Ben Roethlisberger is the preferred alternative. Every year, Big Ben delivers a solid yardage and touchdown total while limiting turnovers and producing borderline QB1 seasons. He won’t win you many games, but he’ll ensure you don’t lose them. A model of consistency, Big Ben as averaged under 17.1 fantasy points per game in a season ONCE since 2009. Dalton has thrown 49 interceptions in his three-year career- Roethlisberger has thrown 53…in the past six seasons combined. With Heath Miller healthy, Antonio Brown going strong, and long-awaited offensive line continuity, Ben should never go after Dalton in fantasy drafts.
Draft Aaron Dobson (12.02), not Steve Smith (12.04)
Steve Smith had time in the sun, but he’s proven he’s past his prime and then some. Severely deteriorating the past three seasons, Smiff only put up a 64-745-4 statline as Cam Newton’s number one option last year- good enough for a WR42 finish in PPR leagues. If he can’t even sniff WR3 territory as a number one option, imagine what he’ll do as the 3rd option in the passing game. He’s already acknowledged he’ll play the Kevin Walter role in Gary Kubiak’s offense. To put that in perspective: Walter played in 109 out of a possible 112 games in Houston- he averaged a 47-583-3.5 line. There’s no real way Smiff makes a difference on your fantasy team.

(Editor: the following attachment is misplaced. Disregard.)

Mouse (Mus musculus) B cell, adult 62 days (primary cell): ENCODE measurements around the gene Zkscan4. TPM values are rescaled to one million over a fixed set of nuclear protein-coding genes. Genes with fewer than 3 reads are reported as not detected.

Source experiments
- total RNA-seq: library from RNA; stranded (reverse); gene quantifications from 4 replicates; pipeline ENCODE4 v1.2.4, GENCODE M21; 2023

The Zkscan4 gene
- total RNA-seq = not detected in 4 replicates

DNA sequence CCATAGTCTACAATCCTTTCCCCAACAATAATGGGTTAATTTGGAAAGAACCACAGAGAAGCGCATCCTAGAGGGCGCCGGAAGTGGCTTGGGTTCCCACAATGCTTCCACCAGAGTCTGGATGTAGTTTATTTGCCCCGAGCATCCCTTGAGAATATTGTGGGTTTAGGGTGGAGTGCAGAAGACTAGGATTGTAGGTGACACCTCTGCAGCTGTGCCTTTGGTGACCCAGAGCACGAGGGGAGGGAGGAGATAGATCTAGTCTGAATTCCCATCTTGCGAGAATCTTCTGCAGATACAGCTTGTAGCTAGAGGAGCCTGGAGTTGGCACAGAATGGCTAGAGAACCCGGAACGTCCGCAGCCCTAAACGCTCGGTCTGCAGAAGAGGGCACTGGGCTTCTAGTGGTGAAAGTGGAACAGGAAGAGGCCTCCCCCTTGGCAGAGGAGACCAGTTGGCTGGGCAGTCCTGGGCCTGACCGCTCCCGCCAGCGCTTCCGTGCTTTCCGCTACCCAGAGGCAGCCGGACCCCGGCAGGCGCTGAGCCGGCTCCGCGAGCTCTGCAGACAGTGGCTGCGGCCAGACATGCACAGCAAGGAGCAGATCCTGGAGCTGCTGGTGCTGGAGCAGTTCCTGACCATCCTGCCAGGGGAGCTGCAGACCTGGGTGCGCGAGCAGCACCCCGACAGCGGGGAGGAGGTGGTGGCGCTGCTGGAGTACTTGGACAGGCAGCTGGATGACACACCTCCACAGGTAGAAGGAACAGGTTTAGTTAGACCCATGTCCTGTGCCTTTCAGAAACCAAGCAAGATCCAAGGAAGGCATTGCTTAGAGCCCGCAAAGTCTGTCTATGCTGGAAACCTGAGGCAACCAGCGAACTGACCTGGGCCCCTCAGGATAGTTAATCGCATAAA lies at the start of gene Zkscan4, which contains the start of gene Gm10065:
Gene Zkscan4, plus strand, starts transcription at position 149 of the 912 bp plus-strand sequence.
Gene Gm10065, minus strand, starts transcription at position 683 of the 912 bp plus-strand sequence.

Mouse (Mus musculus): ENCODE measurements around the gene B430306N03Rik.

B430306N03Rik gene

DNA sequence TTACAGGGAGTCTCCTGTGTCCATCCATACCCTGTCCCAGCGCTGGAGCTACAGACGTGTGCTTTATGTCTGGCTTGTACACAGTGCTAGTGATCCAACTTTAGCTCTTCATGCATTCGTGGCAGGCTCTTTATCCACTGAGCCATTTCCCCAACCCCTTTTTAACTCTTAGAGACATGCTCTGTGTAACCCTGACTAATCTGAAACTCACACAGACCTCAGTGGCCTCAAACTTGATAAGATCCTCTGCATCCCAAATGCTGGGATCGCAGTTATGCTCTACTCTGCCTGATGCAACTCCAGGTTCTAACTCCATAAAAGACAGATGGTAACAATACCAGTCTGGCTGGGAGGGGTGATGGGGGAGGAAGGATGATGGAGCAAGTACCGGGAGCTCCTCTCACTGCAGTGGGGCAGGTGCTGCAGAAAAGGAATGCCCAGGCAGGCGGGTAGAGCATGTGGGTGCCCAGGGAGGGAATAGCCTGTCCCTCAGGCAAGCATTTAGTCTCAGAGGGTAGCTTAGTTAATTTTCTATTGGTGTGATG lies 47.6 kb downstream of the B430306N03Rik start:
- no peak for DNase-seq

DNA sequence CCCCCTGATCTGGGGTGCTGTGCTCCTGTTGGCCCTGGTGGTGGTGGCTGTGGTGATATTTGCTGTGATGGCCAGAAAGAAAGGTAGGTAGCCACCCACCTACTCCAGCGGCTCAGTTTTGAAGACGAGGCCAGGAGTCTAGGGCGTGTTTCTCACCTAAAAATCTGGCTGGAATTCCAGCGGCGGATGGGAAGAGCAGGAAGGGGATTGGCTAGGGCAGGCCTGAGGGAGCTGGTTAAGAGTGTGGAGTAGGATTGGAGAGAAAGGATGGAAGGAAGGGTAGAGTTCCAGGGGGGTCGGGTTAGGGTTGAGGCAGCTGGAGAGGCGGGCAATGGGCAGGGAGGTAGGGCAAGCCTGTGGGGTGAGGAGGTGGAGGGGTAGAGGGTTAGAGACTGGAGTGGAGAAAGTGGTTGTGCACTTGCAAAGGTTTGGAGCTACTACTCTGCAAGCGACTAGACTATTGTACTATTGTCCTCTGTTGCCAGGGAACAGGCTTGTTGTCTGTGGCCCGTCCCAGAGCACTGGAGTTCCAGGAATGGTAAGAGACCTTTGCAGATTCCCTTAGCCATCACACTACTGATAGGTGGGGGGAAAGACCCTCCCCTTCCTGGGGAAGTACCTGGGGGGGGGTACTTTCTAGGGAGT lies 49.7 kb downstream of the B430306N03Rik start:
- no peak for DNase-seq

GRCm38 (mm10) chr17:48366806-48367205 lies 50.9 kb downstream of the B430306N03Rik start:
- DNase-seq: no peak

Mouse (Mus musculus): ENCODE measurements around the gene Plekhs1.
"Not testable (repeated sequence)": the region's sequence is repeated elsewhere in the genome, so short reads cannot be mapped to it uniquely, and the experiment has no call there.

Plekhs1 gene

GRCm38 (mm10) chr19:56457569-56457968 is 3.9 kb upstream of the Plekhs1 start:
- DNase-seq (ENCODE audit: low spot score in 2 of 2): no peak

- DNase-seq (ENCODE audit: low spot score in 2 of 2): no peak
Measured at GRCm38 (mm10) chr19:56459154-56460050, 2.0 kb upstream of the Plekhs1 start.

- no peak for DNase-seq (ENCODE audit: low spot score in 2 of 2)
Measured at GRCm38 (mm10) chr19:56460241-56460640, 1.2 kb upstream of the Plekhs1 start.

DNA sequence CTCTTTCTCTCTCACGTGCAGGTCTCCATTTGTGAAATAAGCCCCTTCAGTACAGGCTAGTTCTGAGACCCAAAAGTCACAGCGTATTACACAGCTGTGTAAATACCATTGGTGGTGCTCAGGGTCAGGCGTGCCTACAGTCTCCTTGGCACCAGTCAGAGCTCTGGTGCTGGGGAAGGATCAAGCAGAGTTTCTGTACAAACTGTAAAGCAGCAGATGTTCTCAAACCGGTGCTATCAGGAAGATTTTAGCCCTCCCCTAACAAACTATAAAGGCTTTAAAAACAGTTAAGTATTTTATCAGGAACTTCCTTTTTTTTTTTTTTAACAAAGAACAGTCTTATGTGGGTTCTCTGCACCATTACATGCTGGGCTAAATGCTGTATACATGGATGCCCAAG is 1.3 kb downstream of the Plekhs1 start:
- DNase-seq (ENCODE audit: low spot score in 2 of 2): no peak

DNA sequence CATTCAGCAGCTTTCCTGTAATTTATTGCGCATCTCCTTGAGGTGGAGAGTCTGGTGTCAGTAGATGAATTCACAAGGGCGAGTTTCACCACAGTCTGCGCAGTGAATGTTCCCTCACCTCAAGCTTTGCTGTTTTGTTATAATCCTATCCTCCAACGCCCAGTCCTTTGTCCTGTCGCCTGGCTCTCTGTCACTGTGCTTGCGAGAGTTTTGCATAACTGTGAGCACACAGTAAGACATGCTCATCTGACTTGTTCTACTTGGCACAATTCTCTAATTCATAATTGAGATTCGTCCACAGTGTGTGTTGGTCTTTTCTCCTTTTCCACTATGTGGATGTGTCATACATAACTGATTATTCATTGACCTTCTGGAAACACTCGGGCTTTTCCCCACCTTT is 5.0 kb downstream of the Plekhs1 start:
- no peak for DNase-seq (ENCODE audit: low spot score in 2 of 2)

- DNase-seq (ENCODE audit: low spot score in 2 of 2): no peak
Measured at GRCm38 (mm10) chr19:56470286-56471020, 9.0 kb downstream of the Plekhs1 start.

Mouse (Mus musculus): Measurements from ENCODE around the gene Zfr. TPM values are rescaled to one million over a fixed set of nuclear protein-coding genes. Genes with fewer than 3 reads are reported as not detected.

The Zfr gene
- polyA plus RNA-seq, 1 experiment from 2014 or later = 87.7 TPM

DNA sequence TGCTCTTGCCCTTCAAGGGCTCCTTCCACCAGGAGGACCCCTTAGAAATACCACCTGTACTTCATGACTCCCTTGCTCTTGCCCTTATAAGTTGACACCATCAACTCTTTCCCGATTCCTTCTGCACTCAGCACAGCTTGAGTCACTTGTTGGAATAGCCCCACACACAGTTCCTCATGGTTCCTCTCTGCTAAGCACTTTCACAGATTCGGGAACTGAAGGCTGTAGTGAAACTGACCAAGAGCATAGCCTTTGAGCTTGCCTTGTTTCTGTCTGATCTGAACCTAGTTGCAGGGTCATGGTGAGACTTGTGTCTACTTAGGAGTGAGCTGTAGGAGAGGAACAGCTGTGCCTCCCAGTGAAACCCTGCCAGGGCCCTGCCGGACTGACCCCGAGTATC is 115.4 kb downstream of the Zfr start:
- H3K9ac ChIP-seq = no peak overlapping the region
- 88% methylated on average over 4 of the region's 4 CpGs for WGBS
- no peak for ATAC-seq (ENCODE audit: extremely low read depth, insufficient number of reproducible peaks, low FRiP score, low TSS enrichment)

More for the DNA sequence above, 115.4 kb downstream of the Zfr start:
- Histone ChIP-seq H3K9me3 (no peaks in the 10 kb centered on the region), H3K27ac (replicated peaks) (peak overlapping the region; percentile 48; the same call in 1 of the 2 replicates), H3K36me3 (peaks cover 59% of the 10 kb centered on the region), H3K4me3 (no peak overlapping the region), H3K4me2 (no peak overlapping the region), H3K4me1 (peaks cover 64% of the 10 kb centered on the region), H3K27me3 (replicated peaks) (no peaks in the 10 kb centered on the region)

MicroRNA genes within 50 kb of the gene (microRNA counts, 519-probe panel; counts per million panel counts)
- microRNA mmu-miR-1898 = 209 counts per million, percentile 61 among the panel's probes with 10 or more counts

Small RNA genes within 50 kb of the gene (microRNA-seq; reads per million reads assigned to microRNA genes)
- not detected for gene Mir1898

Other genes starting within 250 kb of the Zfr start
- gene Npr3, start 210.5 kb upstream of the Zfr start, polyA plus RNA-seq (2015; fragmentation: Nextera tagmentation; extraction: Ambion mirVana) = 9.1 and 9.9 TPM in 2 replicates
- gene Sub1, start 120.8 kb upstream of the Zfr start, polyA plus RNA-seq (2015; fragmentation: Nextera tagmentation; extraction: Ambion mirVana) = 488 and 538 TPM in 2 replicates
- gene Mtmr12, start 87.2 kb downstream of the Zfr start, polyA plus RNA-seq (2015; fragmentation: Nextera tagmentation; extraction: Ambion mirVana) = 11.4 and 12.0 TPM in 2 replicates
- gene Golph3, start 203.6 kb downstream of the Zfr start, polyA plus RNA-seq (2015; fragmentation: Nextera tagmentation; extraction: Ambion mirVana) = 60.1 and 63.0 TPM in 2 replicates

Dobson is a huge question mark- unproven, injury problems, etc. But at least he has a chance to make a difference. If he can run with the starting X role in the Patriots’ offense (not a far-fetched possibility), he’ll likely come close to Brandon Lloyd’s 2012 line of 74-911-4. It’s not spectacular, but it is heads and shoulders above the realm of possibilities for Steve Smith.
Draft Justin Hunter (13.11), not Kenny Britt (13.10)
Similar to the Steve Smith vs. Aaron Dobson debate, we are going with unproven upside over established mediocrity. It’s about time for fantasy owners to stop chasing the ghost with Kenny Britt. First of all, Britt was downright awful last year. He caught a mere 11 passes for 96 yards, and finished 109th out of a possible 111 receivers on Pro Football Focus’ wide receiver rankings. The Rams haven’t had a player with over 700 receiving yards since Torry Holt in 2008 (read that sentence again)- do we think a player who has never caught more than 45 passes in a season on a run-first team with a questionable quarterback is going to buck that trend? Didn’t think so.